* Republic Airlines, an amalgam of the former North Central Airlines, Southern Airways and Hughes Air West, is carrying an enormous debt load incurred in its growth. The airline, which had an operating profit in three quarters last year, still ended with a net loss of $46.2 million for the year. The reason was the $108.4 million in net interest payments on its debt.
* Western dallied around after deregulation, waiting for a merger to solve its problems and give it an identity. Western's intended merger partner, Continental, a high-cost airline, let its business flounder while it fought an expensive and ill-fated battle to avoid a takeover by Texas Air Corp.
Despite the industry's problems, few think a bankruptcy of another airline is imminent or even likely in the short term. The peak summer travel season is about to begin, and airline officials and analysts already have been heartened by a significant upturn in passenger traffic that began in March. Many airlines reported that traffic in April showed double-digit increases over April 1981.
Citing the stronger traffic, improving fare yields, lower fuel costs, and an increase in the air traffic system, Mike Derchin, an industry analyst for First Boston Corp., said recently the second quarter is "shaping up to be much improved" over the recent past. Julius Maldutis, an industry analyst for Salomon Brothers, also sees "significant improvement" in the current quarter. "The critical issue will be the economic recovery--and therefore traffic growth," he said.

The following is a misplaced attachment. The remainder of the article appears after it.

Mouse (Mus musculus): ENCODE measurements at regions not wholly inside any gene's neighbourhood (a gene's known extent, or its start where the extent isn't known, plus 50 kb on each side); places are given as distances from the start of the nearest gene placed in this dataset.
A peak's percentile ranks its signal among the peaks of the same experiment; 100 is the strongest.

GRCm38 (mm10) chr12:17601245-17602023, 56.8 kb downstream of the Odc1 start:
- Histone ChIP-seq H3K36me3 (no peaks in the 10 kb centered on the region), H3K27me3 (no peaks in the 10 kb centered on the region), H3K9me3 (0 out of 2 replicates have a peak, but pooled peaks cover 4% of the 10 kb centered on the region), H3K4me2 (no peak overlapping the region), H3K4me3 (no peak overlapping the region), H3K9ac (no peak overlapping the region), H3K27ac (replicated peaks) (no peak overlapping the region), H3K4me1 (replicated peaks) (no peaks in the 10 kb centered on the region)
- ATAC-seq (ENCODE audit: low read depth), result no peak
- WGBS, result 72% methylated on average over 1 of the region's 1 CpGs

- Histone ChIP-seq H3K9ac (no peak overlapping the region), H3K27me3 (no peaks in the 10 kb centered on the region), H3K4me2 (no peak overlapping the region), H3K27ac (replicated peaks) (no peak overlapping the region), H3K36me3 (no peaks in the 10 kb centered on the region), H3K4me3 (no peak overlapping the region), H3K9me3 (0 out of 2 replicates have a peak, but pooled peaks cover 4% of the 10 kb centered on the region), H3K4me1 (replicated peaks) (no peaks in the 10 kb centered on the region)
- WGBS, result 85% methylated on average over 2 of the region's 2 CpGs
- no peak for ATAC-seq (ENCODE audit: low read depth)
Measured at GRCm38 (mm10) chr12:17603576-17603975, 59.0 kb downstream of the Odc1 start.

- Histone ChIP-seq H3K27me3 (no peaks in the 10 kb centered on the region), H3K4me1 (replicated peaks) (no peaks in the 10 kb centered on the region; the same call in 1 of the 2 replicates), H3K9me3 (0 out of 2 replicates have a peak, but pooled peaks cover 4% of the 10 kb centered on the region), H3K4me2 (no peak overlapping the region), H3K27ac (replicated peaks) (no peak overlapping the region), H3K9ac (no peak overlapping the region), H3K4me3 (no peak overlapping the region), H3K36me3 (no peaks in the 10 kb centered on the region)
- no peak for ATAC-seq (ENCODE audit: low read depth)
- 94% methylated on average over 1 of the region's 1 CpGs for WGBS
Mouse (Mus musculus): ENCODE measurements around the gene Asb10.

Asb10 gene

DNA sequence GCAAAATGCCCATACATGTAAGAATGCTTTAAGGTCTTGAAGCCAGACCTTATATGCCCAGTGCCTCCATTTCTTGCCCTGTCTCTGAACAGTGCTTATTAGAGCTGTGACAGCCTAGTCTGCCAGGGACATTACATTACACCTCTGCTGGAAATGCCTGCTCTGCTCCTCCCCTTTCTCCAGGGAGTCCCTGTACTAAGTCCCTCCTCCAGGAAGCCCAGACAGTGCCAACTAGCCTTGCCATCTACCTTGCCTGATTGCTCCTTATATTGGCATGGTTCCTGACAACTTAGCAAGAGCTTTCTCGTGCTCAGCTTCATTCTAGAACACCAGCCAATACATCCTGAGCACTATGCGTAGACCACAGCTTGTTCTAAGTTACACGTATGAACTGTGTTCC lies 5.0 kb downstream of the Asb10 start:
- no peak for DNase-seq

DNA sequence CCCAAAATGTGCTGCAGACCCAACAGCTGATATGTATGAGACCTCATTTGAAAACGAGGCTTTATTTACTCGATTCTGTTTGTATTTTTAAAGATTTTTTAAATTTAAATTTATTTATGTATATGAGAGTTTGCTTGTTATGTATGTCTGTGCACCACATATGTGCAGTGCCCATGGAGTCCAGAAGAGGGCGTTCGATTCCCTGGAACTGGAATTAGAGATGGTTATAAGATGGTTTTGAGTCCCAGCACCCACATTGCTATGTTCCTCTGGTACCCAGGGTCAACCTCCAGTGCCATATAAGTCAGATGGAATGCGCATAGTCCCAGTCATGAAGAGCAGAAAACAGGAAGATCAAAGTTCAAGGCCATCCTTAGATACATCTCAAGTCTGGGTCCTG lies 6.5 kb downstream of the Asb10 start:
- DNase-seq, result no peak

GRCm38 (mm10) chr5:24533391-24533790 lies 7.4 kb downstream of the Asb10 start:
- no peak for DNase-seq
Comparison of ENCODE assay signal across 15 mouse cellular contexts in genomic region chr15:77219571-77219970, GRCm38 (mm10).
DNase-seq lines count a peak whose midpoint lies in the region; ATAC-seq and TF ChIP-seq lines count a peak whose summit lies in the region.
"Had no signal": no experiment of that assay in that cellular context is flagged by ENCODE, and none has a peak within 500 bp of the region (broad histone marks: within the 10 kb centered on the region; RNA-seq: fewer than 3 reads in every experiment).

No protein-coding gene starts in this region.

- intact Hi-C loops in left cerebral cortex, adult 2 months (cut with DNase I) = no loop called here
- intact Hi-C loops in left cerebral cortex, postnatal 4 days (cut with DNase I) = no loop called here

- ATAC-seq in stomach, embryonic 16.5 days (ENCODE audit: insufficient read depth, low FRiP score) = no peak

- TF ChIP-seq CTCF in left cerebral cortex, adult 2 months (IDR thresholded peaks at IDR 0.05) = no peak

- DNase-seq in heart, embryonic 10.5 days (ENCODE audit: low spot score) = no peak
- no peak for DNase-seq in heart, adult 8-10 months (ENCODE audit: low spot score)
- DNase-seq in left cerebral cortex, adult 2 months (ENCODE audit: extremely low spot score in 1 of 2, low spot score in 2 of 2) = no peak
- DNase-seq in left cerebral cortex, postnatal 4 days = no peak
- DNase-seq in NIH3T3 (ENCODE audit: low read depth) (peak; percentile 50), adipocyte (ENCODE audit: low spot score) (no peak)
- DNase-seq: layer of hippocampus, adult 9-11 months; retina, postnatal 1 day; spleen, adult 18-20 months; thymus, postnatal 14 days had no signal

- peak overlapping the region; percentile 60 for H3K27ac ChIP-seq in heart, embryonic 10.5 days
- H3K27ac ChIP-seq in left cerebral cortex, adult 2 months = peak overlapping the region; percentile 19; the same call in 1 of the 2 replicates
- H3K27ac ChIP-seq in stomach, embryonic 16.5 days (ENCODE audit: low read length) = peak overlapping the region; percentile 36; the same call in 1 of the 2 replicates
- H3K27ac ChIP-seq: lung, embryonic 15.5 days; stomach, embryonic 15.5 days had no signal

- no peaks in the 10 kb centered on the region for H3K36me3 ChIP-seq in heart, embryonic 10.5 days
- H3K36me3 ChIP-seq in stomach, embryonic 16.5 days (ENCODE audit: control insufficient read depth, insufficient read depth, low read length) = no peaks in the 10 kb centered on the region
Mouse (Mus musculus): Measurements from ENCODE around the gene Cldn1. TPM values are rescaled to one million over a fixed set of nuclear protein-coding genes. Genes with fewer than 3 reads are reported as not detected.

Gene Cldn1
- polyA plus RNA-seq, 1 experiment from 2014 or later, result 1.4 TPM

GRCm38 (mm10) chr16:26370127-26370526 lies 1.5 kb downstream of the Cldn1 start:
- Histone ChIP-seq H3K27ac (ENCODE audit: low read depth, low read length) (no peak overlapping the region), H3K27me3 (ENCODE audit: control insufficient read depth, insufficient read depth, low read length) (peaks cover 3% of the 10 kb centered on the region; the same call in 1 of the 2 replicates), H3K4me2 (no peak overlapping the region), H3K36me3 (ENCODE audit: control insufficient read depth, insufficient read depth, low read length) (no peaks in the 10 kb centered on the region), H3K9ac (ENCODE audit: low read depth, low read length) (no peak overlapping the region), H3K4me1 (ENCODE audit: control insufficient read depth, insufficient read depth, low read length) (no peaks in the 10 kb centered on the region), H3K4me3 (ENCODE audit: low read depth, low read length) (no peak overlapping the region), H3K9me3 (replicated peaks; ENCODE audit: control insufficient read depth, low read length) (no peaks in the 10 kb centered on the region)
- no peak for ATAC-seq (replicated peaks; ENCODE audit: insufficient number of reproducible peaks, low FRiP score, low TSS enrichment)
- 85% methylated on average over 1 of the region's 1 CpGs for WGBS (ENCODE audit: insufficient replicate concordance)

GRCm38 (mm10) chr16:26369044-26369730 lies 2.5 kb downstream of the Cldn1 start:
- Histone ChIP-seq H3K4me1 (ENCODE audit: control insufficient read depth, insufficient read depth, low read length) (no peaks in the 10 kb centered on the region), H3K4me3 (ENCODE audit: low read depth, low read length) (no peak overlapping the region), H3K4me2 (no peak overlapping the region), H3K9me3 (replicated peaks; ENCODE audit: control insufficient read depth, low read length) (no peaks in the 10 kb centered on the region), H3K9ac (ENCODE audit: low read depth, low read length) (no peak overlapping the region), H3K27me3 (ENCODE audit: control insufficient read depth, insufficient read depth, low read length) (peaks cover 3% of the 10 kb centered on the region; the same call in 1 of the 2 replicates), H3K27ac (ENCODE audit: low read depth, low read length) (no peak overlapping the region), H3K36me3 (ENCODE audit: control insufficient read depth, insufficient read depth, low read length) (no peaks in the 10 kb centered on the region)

Many of the airlines also have won wage reductions and freezes and work-rule changes from their union employes that have cut their costs, which bodes well for their profit margins if a traffic increase is sustained.
The demise of Braniff and Laker Airways earlier this year is expected to help the other airlines, allowing them to fill their seats with passengers who might have flown those two carriers. Deregulation gave airlines the flexibility to begin new domestic routes, so existing carriers probably will be able to take up the slack caused by Braniff's bankruptcy.
Also, the disappearance of Braniff and Laker--whose regular prices were lower than their competitors--is expected to result in higher fares on their routes. In Braniff's attempt to survive, it had lowered coach fares by almost 50 percent, and its major competitors, including American Airlines, grudgingly matched them.
The immediate increase in the stock prices of many of Braniff's competitors was the financial market's vote of confidence for the industry in general, one industry observer said.
He suggested that Braniff's failure--and the jet aircraft it puts out for sale in an already glutted market--may keep other airlines' lenders from wanting to call their loans and put even more aircraft on the market. Although some have suggested lenders will be more cautious toward the industry, carriers already have been having difficulty attracting capital.
Some have pointed to the Braniff bankruptcy and the industry's difficulties as a failure of airline deregulation, but that view gets little support in Washington or among airline industry officials, including Braniff's Chairman Howard D. Putnam. "Deregulation gave us the opportunity to try to make it," he said recently.
Echoing that view, Civil Aeronautics Board Chairman Dan McKinnon said there is no reason airlines should be considered different from other businesses. "Some of the airlines are not very successful right now, but we are in a recession," he told a press conference last week. "In this recession, the savings and loan industry is having trouble, the housing industry is having trouble, the lumber people out in the Northwest are having trouble, the agriculture people are having trouble, the steel industry is troubled, the automobile industry has economic troubles.
"I can't understand why the airline industry should be exempt from having a few problems if the whole economy is having troubles as well," McKinnon said.